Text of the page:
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Wisdom in verses | Book review: ‘Shadows of the Fragmented Moon’ by Shubhrangshu Roy


The author uncovers the several layers of a human being, verse by verse, delving deep into the complexities of mind and sense of existence

That ancient Indian texts possess precious wisdom still waiting to be uncovered is a fact known to many. When an author attempts to translate those texts or pens his learnings from these treasure troves of wisdom, the text becomes invaluable. With 108 meditative poems on the experience of reality based on two Indian texts—Yoga Vasistha and Ashtavakra Gita–Shadows of the Fragmented Moon by Shubhrangshu Roy is a collection of poems that appeal to the reader on a subconscious level.

According to the book, poetry rejuvenates the tired mind to think, and eventually talk straight. The author uncovers the several layers of the being that a human is, verse by verse, delving deep into the complexities of the mind and the sense of existence.

“Layer upon layer, This mind of yours
Creates choices, Rich of imagination
Deep asleep when, Awake wide open
Experiencing whatever It builds, Thought by thought

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Knowing this, Do as you will, Knowing well, It’s all in the mind” writes Roy, putting into words the calisthenics of the mind—how thought becomes imagination and keeps expanding, even though only and entirely in the mind. The author brings forth the illusion of the mind that creates reality when awake and fantasies when dreaming. He talks about the whirlpools of time emerging and dissolving in the imagination and how the mind is a small fragment of the universe —still largely undiscovered and eclipsed from the human eye.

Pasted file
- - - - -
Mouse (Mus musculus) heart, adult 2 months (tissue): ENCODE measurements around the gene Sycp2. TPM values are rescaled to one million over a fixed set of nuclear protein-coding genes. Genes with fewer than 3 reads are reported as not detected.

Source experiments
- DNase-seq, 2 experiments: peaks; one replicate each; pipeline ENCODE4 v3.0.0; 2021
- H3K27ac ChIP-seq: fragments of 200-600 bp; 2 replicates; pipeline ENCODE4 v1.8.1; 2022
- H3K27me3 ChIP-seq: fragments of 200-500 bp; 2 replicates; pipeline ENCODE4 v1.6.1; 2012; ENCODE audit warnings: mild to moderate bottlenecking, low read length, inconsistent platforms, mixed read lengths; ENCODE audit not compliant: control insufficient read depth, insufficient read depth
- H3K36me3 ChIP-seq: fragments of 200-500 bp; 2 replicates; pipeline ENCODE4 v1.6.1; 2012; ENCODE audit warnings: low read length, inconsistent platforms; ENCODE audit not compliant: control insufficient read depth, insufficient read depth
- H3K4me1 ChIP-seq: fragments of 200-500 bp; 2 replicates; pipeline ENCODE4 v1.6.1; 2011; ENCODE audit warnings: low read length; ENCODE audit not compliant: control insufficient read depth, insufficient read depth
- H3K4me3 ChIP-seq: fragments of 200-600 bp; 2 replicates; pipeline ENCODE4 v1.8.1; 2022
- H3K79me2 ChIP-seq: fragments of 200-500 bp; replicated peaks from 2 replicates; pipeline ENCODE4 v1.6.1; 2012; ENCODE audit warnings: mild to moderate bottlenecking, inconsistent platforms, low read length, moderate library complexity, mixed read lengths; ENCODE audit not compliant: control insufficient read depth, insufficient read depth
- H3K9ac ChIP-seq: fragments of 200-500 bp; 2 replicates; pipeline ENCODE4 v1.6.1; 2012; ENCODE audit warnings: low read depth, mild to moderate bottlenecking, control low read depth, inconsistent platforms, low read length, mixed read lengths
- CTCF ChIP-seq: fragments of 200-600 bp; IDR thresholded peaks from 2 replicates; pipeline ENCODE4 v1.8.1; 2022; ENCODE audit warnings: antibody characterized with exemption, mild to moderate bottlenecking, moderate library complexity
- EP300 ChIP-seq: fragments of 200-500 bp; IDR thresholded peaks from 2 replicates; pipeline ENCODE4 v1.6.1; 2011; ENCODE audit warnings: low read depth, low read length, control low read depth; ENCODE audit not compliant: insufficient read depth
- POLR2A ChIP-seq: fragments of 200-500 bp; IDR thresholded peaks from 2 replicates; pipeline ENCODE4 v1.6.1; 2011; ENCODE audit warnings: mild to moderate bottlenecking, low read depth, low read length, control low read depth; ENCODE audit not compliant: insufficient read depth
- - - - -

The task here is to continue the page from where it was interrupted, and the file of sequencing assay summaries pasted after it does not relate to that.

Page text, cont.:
Through his poem titled Brahman, he conveys the fact that age, worth, arrogance, religious identities—all are the workings of the beautiful mind. “Brahman Am I, Mussalman too Am I, Hanuman Am I, Superman too Am I,” he writes to define the way identities are attached to beings as they become a part of the mortal world. The author explores the idea of God as in the mind, the idea of life and death as perceived by the mind—the pain that comes with it. He subtly suggests the readers to let go of the worldly delusions and “just be” and to exist in freedom. After all, as Roy puts it towards the end of the book, “Rituals are for demons, The gods are truly free.”

Shadows of the Fragmented Moon
Shubhrangshu Roy
Penguin Random House
Pp 212, Rs 350

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